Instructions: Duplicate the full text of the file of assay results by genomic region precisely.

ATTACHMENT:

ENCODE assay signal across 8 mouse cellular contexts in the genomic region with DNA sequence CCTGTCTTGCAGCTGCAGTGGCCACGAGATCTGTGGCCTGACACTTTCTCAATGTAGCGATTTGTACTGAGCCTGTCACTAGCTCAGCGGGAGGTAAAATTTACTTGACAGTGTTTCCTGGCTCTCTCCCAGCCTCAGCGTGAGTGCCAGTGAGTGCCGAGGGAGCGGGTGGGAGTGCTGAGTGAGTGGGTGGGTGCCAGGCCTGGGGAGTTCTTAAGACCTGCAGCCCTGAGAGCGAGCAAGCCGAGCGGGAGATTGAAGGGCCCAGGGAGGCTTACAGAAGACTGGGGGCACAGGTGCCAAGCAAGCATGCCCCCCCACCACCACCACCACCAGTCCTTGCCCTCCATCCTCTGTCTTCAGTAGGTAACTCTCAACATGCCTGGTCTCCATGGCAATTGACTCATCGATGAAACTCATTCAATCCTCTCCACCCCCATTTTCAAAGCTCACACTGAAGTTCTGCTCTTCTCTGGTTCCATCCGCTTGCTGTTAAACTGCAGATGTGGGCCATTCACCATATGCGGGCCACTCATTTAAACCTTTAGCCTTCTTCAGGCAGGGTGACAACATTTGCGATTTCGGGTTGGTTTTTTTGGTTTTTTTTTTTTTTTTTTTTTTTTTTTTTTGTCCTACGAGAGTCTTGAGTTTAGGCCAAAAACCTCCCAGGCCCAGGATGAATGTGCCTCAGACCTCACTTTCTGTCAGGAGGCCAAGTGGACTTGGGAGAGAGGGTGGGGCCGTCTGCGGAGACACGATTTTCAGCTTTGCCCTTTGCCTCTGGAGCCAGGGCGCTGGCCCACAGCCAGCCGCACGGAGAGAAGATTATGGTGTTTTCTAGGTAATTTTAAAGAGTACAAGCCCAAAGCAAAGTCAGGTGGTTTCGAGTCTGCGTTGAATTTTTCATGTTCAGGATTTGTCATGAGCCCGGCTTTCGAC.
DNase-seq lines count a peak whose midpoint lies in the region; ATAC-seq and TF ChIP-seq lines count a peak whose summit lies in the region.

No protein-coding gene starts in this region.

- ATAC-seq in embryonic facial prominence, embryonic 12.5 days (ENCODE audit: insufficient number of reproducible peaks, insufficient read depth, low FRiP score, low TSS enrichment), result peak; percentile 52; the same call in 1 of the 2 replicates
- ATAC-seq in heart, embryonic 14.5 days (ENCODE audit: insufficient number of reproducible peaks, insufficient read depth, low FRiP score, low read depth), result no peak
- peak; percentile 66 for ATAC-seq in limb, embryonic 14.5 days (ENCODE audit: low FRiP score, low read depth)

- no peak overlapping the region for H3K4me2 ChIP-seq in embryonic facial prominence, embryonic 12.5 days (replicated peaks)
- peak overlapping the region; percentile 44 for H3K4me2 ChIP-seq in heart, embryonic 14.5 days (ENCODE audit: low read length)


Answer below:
ENCODE assay signal across 8 mouse cellular contexts in the genomic region with DNA sequence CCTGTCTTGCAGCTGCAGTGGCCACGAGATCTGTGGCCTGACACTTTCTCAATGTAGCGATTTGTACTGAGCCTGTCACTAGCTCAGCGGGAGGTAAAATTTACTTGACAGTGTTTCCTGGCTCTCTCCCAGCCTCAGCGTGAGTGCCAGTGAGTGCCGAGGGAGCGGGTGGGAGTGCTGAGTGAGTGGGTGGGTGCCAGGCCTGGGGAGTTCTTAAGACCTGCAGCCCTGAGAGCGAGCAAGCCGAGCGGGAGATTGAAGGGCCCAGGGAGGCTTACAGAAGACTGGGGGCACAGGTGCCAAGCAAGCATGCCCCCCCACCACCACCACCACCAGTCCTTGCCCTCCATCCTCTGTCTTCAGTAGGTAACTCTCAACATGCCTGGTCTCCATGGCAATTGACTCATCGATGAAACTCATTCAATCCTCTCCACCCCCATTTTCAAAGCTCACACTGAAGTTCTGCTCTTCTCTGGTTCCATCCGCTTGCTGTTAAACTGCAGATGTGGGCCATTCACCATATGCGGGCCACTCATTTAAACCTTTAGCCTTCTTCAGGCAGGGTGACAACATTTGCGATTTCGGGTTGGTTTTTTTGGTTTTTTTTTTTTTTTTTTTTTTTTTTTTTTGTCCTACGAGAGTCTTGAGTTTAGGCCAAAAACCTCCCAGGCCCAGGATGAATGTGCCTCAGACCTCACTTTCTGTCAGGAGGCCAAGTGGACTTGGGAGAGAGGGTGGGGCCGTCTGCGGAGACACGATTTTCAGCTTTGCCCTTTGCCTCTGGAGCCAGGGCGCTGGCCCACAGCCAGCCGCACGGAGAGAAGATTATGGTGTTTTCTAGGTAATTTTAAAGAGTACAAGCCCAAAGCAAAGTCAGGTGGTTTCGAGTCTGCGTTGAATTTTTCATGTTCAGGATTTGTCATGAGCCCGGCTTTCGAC.
DNase-seq lines count a peak whose midpoint lies in the region; ATAC-seq and TF ChIP-seq lines count a peak whose summit lies in the region.

No protein-coding gene starts in this region.

- ATAC-seq in embryonic facial prominence, embryonic 12.5 days (ENCODE audit: insufficient number of reproducible peaks, insufficient read depth, low FRiP score, low TSS enrichment), result peak; percentile 52; the same call in 1 of the 2 replicates
- ATAC-seq in heart, embryonic 14.5 days (ENCODE audit: insufficient number of reproducible peaks, insufficient read depth, low FRiP score, low read depth), result no peak
- peak; percentile 66 for ATAC-seq in limb, embryonic 14.5 days (ENCODE audit: low FRiP score, low read depth)

- no peak overlapping the region for H3K4me2 ChIP-seq in embryonic facial prominence, embryonic 12.5 days (replicated peaks)
- peak overlapping the region; percentile 44 for H3K4me2 ChIP-seq in heart, embryonic 14.5 days (ENCODE audit: low read length)